The biggest challenge with Vermi-composting is you are maintaining a decent ecosystem for a bunch of living creatures. It is more than just a waste disposal and nutrient recycling method, you have dozens of little lives depending on you.

If the conditions for the worms become unliveable, they will exhibit symptoms ranging from climbing the walls and trying to escape, to dying. It is important to keep a close eye on them, especially when you first start. After a bit of a learning curve, they are usually pretty easy to maintain.

Keeping your worms happy

  • Worms like their food in meals. Rather than dumping scraps in the composter whenever you can, collect them in a bucket and try and feed them once or twice a week. Both overfeeding them and underfeeding them will cause problems (see below).
  • Bury the food a couple of centimetres under the bedding. Add bedding whenever it becomes difficult to find space to bury the food.
  • The smaller the chunks of food, the easier it is for the worms to digest.

How to Harvest

The final result of your vermicomposting is healthy, nutrient-rich soil. You'll know it's ready when the bedding is no longer recognizable. The challenge is getting the finished product out of the composter while leaving all the worms comfortable and safe. There are several methods:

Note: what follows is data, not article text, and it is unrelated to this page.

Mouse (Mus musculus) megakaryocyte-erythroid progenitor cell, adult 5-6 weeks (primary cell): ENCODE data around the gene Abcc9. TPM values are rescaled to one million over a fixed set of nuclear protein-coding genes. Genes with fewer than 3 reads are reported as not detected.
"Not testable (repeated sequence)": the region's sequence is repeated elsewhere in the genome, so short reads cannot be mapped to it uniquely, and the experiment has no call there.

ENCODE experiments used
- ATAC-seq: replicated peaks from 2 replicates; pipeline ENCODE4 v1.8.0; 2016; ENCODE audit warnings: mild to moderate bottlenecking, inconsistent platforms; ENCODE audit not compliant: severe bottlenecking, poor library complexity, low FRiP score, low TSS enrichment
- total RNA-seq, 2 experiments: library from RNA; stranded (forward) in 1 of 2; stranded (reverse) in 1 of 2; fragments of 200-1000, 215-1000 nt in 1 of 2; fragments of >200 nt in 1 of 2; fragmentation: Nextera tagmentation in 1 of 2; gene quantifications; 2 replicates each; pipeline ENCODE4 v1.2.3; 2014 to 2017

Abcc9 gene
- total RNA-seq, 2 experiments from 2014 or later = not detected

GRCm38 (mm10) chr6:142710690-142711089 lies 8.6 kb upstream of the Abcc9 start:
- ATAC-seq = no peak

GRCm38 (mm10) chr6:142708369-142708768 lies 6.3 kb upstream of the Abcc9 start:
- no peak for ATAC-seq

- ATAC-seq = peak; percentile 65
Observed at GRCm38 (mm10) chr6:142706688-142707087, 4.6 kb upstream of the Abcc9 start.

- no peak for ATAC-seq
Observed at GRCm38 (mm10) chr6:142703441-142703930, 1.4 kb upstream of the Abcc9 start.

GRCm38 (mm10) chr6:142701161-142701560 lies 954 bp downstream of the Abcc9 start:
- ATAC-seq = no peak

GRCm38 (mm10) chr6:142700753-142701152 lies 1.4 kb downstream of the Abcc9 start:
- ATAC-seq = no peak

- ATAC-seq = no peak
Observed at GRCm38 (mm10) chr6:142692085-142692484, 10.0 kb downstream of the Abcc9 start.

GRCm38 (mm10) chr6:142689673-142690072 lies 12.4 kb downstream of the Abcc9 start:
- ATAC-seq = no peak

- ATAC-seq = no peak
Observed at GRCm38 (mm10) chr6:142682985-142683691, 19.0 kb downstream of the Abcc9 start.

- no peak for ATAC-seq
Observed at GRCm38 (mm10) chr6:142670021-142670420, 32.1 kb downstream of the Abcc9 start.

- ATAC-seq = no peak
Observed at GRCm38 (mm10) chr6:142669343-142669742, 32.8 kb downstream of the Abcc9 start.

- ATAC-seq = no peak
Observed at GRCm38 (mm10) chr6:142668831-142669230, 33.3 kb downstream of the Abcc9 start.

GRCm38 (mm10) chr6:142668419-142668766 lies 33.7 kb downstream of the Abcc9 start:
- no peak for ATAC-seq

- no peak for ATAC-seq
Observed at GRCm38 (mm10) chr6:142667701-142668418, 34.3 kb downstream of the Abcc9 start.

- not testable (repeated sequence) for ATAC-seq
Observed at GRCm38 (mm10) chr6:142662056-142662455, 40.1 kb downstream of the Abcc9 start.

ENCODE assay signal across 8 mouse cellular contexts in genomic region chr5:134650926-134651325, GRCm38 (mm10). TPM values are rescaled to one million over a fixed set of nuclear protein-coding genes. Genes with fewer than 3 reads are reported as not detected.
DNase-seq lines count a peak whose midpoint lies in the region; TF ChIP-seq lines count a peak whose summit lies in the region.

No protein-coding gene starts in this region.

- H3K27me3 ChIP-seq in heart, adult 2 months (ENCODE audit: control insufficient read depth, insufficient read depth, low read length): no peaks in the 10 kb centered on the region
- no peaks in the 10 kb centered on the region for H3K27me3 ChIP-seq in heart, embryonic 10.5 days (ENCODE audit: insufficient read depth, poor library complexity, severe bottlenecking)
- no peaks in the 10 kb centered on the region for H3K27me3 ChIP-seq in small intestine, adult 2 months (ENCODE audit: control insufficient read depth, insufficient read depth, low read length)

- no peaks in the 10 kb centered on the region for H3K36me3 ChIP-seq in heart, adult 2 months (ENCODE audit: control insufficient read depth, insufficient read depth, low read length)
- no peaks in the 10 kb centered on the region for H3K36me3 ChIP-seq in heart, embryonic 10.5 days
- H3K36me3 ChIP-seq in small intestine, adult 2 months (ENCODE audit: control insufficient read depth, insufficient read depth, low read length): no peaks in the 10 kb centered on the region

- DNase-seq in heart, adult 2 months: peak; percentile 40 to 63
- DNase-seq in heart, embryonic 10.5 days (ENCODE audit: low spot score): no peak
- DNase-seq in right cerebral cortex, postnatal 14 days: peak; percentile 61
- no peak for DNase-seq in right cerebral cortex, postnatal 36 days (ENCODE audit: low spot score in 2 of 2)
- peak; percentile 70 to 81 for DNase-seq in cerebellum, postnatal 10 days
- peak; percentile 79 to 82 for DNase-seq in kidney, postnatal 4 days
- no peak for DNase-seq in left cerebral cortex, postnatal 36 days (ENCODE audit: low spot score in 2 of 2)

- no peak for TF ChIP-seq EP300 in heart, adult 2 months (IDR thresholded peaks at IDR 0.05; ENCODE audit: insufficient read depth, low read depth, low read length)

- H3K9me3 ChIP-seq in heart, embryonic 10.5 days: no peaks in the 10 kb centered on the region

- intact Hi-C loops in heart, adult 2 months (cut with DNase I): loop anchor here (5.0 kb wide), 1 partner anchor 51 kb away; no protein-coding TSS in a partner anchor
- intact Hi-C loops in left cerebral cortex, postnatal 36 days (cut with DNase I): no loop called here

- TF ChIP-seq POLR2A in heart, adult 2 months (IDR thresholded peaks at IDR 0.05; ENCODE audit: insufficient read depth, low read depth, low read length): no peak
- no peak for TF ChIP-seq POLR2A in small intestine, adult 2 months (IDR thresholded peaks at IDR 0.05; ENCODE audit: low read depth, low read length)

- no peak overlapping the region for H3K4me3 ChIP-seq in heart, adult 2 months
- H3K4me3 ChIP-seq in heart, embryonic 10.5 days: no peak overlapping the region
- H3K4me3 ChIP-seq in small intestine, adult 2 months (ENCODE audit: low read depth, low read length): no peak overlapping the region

• Worms are very conveniently afraid of light. If you leave your composter open with the light on for 10 minutes, the worms will crawl as deep as they can go, with the top layer ready for the harvesting.
  • Shift the contents of the composter to one side, and fill the empty side with new bedding and food. The worms will move over to the new side in search of food after one or two weeks. Then you can harvest the finished side, but keep an eye out for the occasional worm.


  • Mites: Mites often occur because the food has gone bad, and there's too much of it for the worms to eat. To prevent this, don't overfeed your worms. To get rid of existing mites, remove all the food, wait a couple days (the worms can eat the bedding), and put fresh food in (less than last time).
  • Smell: This is a sign that something is wrong - a well balanced bin will not smell. Smell is often caused by uncovered food. Make sure you bury scraps at least 1-2 inches deep in the bedding. It could also be caused by overfeeding, and the food rotting faster than the worms can eat it. If the bin smells like rotting food, try harvesting the castings more often, or stirring in fresh bedding to aerate the bin.
  • Escaping Worms: This is also a sign that something is wrong. Most often, it means the castings have been left unharvested for too long. If none of the other explanations on this page help, make sure to harvest the castings and replace with fresh bedding and food. Shining a lamp on the bin will help make sure that the worms hide in the new bedding and not try to escape. (Worms hate the light.)